The road continued to snake its way down from the pass to the high alpine valley below where I stopped to rest and to take it all in.

The rest of the ride was nice roll down to the lower valley and the town of Huaraz where I got a room and some dinner. Tomorrow it’s off to tour the ruins of Chavin.

Parting shot: It didn’t occur to me until I downloaded my pictures that the only picture I took of the town of Huaraz was this one…not sure what that means?

Day 159 – Caraz, PE to San Luis, PE

Day 159 – Caraz, PE to San Luis, PE      01/27/11      Mileage: 91

I wanted to get an early start today, but my laundry that was supposed to be ready by 8 wasn’t ready until 10. Bollix. The weather was also not cooperating, as it was it was overcast in the valley and the clouds were low on the mountains obscuring the high peaks…and it looked like rain up there too.

The easy thing to do would have been to just ride the pavement right down the valley to Huaraz…maybe stop off at the hot springs for a soak. But, that wouldn’t be the adventurous thing to do now would it….sometimes you have to play the hand your dealt. So, with that it was up into the mountains in the hopes that the weather would improve and I would get at least a glimpse of the highest peaks in the Cordillera Blanca…and Peru.

The weather continued to look bleak, but I pressed on higher up the pass.

Looking back across the valley at the Cordillera Negra

Looking up at the Cordillera Blanca

I came into a nice high alpine valley and the cloud cover was only 1 or 2 hundred feet above the valley floor.

As I climbed higher the clouds broke a bit and I got a few fleeting looks at the glaciers, but the highest peaks were still obscured.

Looking down at the countless switchbacks…

The road up the pass topped out at 15,462 feet…higher than any mountains in Colorado!!

 The rain started on the other side of the pass and the mud was slippery but manageable.

I was still hoping for a break in the weather…as my planned route would take me back across the Cordillera on the way to Huaraz…so I had one more shot. The rain and muddy road made for a slow go, and combined with my late start, I soon realized I would have just barely enough daylight to make it to Huaraz…so long as I kept rolling. Soon after making that calculation, I happened on a stranded local biker on the side of the road. He had broken his chain and was SOL…as the nearest town is 20 miles back…and almost all up hill. With my time/distance calculation fresh in my head, the writing was on the wall. If I stop and help…I won’t make it to Huaraz…if I pass by…I will anger the karma gods!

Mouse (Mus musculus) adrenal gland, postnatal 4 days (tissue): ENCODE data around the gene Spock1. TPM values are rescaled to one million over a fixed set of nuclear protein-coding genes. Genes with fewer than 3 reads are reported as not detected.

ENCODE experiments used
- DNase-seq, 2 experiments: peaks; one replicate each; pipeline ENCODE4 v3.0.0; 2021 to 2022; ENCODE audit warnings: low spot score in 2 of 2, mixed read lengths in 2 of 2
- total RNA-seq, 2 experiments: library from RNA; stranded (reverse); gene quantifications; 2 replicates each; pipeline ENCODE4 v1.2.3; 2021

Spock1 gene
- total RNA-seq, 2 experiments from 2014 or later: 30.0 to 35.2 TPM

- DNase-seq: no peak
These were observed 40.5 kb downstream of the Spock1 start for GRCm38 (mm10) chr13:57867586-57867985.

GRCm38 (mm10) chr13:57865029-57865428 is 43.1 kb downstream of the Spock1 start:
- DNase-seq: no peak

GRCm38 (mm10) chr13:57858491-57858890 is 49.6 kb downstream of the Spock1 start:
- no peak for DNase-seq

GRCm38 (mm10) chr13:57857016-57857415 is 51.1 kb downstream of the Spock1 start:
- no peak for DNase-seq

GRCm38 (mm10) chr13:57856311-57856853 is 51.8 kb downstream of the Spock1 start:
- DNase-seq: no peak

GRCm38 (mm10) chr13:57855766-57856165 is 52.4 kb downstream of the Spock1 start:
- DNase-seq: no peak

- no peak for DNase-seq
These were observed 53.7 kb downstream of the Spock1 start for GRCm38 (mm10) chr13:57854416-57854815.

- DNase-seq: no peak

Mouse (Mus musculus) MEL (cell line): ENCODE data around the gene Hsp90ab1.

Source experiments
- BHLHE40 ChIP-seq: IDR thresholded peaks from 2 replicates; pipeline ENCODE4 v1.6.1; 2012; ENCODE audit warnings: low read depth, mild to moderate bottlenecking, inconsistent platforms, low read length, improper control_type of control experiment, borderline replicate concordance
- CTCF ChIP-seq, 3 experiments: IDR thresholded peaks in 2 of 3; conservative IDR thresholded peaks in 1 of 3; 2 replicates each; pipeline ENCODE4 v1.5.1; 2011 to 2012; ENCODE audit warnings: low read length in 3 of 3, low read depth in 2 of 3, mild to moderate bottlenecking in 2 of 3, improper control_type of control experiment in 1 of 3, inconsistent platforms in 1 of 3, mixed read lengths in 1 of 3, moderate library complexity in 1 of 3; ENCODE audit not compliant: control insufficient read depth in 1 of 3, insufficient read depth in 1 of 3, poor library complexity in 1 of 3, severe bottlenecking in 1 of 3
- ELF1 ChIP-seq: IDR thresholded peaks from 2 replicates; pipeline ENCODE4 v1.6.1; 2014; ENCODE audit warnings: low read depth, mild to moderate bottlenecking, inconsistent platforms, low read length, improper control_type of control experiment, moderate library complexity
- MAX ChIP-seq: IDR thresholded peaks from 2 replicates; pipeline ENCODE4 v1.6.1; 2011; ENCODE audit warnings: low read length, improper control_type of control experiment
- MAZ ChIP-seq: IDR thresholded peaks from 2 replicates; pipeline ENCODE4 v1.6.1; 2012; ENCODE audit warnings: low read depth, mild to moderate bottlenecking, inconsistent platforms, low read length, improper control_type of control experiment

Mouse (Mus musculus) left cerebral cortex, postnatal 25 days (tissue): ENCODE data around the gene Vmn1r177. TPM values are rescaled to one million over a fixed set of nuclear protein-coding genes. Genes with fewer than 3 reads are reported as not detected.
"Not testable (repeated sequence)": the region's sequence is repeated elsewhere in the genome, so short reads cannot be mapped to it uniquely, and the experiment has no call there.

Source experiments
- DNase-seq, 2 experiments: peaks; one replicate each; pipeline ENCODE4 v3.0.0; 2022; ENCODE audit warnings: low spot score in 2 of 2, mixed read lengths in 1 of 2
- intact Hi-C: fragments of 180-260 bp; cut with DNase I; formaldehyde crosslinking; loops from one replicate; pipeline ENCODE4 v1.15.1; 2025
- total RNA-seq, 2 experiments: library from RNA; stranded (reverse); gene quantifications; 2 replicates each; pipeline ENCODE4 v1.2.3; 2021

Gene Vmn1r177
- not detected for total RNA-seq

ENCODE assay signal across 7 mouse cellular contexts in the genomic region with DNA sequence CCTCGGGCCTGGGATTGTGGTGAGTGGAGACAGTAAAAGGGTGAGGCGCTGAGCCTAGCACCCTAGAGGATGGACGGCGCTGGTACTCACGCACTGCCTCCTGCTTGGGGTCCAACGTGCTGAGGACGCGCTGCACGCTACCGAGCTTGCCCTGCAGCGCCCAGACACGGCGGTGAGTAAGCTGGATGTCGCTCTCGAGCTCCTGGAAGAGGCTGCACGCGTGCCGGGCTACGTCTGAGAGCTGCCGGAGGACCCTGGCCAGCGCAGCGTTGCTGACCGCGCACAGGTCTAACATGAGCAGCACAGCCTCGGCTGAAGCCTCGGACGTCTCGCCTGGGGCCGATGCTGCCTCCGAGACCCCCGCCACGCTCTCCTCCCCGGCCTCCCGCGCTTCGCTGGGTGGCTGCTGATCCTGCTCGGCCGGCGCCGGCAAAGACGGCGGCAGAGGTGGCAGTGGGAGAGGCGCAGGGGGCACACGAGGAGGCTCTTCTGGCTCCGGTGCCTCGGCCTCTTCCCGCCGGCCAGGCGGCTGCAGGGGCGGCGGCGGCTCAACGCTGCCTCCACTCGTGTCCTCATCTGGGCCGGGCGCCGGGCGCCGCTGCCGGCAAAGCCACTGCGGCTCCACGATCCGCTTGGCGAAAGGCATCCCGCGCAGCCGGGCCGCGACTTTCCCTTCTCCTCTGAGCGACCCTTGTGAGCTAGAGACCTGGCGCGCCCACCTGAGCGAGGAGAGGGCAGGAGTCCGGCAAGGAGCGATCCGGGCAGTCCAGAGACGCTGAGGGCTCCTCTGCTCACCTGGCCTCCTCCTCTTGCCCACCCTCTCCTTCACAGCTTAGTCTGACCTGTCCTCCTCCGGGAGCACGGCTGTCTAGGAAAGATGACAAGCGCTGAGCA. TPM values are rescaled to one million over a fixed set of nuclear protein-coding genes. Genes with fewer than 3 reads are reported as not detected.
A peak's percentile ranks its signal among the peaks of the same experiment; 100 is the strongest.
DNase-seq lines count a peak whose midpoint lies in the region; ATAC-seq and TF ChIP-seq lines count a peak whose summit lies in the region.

Shit…well, I always have my tent as a last resort I guess…so I pulled over. I dug out my chain breaker and one of my spare master links and set about fixing his chain. My spare 520 O-ring master link wasn’t going to work on the small non-O-ring chain, so I reused the pin that I had pressed out to pin the chain together.

We used a piece of rebar and a rock to peen over the head of the pin as best we could. Not pretty, and I doubt it will last, but it will at least get him rolling again. Good deed for the day done and karma gods appeased, I continued up the pass. Soon the roads turned to thick sloppy mud slicker than anything I’ve ridden before. I almost laid the bike down at least a dozen times, and on the 13th I did. Both tires slid out from under me and I was left straddling the bike on it’s side. Of course it was in front of a group of houses and I became the evening entertainment. I didn’t have the presence of mind for a picture…too bad…it would have been a good shot. The mud was so slick I could barely stand up let alone hoist the bike…but somehow I wrestled the bike back upright. I continued on for several more miles until the tiny town of San Luis came into view. Holeluhyah….I just hope this 2 horse town has a hotel…and lucky for me it did.

It even had secure parking…if not a toilet seat.

I grabbed “dinner” from the local bodega…bag of chips, warm yogurt(might have to use that toilet after all), crackers and juice. It ain’t Tavern on the Green, but after a day like today it’s 5 star dining.